How big is the world map size compared to the previous game?
Significantly bigger. I think the largest level from the previous game, Metro Last Light, was 200 by 200 meters. The one you played today was 20 times the size. And that’s not even our biggest level.
Can you tell us a little more about how the levels are designed in the game, and how are you planning to encourage exploration?
I guess that’s a more technical question. The level design is quite balanced. We have artists and designers. Designer is coming up with cool experiences and scenarios that they want to play and explore. Artist coming up with exciting looking locations. Two of them go back- and-forth. The best way to arrange the shooter levels is there needs to be something on the horizon that can attract you, “That looks really interesting, I’ll check that out.” One of the things we really wanted to do with Exodus is to keep that sense of handcrafted content that’s not super repetitive; where we don’t use similar content that’s just been rearranged. We want each location within the game to feel unique, like it has a story and a purpose behind it.
Can you tell us about the RPG, progression and skill system in the game?
I’m not going to pretend that we are a deep RPG. We obviously have a really rich weapon customization system. You discover new parts for weapons, and scavenge full weapon, and strip them for parts. You can then customize base weapons. So, you have hundreds of different permutations there. We’ve also added other aspects of your character that you can upgrade. In previous games we offered suits. This time around we will give you the ability to customize the gear that you’re wearing, get upgrades for your helmet.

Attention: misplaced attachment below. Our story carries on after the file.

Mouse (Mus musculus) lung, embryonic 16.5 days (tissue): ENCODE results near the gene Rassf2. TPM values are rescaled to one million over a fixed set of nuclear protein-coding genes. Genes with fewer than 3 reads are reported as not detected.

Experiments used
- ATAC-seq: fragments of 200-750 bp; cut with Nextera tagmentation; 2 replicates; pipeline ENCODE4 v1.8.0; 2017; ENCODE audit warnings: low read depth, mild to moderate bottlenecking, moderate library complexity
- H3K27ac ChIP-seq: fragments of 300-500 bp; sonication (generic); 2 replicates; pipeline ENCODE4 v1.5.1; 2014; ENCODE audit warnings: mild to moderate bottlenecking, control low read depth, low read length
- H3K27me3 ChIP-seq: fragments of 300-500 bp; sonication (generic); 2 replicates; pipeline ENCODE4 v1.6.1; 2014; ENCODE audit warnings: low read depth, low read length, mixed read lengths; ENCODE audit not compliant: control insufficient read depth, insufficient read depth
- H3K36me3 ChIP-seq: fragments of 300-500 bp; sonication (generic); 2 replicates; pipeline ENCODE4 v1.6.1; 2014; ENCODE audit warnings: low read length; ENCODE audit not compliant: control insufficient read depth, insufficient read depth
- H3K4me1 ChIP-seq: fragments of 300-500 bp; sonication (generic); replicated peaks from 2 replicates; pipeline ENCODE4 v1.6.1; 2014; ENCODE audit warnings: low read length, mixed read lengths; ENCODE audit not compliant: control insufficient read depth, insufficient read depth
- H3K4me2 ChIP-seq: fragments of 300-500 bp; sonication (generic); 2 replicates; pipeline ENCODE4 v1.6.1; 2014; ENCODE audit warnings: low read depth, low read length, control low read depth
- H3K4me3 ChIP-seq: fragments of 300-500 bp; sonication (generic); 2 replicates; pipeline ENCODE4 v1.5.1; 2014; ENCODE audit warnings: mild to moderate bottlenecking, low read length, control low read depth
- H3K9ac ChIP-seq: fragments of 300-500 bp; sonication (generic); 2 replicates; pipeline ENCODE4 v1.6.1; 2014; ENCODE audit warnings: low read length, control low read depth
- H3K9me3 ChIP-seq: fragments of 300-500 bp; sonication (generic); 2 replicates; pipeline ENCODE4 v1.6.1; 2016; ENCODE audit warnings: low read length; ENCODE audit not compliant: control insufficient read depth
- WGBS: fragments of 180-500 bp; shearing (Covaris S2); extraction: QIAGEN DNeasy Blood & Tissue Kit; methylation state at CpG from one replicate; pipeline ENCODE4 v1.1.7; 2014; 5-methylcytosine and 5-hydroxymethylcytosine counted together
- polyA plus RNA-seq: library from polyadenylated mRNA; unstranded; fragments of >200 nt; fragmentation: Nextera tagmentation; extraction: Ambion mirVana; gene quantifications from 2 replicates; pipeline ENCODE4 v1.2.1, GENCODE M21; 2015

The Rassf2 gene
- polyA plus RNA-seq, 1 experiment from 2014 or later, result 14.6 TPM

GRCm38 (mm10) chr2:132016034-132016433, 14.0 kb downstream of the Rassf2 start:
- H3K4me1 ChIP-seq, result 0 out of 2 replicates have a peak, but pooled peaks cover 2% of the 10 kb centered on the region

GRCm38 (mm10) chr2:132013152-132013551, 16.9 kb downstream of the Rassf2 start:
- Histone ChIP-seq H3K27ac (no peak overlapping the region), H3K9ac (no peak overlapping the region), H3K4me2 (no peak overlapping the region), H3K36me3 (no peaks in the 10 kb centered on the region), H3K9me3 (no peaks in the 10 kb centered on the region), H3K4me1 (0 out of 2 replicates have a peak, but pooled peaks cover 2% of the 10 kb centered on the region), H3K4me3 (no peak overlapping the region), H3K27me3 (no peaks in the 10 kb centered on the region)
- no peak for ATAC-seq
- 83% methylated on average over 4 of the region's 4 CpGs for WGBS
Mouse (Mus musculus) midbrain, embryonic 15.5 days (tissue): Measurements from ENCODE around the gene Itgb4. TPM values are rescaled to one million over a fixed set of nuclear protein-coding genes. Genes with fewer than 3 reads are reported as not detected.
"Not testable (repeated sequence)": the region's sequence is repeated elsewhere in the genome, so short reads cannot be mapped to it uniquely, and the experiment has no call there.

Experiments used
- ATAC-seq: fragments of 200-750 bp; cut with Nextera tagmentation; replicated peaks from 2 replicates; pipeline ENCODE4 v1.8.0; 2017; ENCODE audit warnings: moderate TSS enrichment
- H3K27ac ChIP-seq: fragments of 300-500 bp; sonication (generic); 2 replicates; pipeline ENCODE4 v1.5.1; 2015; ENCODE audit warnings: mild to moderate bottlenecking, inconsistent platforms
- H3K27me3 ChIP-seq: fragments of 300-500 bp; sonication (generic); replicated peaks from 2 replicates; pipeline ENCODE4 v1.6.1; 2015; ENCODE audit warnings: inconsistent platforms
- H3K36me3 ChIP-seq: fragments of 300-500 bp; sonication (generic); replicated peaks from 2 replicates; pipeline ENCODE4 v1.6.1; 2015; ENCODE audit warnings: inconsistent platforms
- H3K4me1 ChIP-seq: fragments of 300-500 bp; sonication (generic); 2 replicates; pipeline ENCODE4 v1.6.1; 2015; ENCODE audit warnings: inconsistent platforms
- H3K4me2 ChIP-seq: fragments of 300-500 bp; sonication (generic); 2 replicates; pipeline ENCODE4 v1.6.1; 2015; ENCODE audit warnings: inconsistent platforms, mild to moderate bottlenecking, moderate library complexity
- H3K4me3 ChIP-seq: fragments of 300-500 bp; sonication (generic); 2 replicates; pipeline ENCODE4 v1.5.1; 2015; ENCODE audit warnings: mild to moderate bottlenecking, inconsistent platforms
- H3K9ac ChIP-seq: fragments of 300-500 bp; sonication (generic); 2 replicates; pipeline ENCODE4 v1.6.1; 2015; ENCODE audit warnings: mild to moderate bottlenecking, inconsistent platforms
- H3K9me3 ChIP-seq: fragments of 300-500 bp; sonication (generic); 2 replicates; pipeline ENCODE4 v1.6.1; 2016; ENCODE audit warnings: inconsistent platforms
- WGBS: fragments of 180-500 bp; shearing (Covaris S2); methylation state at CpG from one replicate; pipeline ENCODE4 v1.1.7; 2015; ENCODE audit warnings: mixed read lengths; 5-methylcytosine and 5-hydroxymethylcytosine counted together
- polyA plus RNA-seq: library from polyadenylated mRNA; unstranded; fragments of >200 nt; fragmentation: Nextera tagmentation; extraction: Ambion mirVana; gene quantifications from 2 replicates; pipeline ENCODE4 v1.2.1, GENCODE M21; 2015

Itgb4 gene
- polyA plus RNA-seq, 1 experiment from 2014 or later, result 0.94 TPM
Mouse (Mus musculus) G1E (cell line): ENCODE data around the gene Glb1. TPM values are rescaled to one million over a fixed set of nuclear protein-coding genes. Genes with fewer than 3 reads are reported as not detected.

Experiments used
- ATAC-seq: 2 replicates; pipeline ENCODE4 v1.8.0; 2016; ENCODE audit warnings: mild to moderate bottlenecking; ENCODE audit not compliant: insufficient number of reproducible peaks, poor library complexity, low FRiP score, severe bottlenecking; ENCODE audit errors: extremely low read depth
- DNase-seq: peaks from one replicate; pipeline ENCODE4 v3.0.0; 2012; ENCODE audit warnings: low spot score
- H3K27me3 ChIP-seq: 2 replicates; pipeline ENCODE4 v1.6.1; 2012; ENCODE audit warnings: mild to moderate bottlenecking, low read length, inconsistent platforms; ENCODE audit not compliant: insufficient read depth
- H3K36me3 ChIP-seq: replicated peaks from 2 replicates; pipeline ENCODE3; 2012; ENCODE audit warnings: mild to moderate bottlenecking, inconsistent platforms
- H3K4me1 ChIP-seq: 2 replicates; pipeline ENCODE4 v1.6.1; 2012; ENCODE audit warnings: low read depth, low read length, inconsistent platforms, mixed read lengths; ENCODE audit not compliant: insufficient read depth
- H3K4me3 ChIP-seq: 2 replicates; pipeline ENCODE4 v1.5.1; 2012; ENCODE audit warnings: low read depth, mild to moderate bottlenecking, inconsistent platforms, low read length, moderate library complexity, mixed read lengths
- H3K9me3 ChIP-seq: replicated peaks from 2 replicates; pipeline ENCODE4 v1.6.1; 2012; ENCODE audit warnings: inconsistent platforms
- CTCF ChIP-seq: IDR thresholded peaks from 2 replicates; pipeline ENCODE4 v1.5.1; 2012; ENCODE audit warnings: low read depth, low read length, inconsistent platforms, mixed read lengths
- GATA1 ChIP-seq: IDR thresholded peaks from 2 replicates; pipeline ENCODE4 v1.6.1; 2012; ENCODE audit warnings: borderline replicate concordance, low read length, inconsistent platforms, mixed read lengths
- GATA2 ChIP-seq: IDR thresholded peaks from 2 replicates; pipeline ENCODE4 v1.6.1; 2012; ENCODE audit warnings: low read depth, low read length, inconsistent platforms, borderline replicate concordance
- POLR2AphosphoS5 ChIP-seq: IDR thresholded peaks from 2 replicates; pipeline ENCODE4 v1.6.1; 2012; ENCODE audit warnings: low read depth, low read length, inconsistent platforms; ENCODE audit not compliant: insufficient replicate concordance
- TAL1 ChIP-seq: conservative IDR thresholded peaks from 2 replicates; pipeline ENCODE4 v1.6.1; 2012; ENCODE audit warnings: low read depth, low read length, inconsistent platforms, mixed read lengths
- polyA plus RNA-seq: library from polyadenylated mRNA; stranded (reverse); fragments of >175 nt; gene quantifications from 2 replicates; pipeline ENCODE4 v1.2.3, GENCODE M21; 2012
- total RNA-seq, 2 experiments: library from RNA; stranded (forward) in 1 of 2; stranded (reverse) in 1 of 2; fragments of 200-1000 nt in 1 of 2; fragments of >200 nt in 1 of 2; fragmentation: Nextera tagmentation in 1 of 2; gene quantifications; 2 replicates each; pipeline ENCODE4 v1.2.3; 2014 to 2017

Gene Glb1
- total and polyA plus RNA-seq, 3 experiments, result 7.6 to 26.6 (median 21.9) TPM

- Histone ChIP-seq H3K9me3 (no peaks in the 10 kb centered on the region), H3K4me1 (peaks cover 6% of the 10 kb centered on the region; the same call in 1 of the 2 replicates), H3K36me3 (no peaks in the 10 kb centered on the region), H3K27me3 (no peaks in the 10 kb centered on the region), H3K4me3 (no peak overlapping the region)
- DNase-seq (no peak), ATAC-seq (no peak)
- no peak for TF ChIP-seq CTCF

Gun play was pretty exceptional in the previous game. How are you taking on weapon customization this time around?
Guns have seen a huge overhaul. The team has been absolutely fanatical about guns. The whole idea behind these handmade crafted weapons is that they should be mechanical. This time around we went all out to make sure that’s really the case. They’re built from interlocking parts. And the customization system has changed from previously. You could only customize the weapon at the trading post.
Now you can customize it if you have enough parts and the upgrades that you need. So, you are more limited on what you could do tactically. But once you’re out in the field and if you find a fallen gun, you can either swap it for the one that you’re carrying or you can combine the best of both. If you see a discarded gun you can strip it for parts. Each gun has five customizable hard points: scope, magazine, stock, barrel, and attachment. You can swap anyone of those out on the fly. You might start with the stubby barrel, and a red dot sight, and find a 4x scope and a long barrel. Suddenly it becomes a new powerful long ranged weapon, for example.
"I think the largest level from the previous game, Metro Last Light, was 200 by 200 meters. The one you played today was 20 times the size. And that’s not even our biggest level."
How are you handling side missions this time around?